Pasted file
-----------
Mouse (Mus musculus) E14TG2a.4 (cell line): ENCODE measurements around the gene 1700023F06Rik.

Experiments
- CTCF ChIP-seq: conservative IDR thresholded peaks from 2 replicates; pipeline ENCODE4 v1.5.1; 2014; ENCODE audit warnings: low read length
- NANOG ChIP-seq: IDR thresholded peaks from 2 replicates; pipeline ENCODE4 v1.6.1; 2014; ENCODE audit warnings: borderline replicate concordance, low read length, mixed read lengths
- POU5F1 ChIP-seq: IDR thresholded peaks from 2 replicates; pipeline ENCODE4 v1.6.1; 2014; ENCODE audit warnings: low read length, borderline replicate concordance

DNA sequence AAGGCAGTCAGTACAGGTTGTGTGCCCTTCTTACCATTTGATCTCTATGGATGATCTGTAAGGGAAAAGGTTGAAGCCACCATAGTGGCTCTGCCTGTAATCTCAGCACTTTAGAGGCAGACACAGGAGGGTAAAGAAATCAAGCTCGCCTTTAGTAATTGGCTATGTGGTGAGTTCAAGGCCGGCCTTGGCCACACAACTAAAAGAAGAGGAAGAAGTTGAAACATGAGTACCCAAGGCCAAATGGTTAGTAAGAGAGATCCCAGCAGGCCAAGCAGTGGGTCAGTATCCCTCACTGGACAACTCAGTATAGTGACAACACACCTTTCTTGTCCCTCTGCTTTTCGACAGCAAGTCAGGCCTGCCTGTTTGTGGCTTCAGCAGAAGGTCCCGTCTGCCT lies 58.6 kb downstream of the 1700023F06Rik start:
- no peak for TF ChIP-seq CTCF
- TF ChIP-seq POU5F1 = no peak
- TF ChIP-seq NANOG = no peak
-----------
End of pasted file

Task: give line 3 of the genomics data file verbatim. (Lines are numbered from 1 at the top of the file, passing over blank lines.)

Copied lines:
- CTCF ChIP-seq: conservative IDR thresholded peaks from 2 replicates; pipeline ENCODE4 v1.5.1; 2014; ENCODE audit warnings: low read length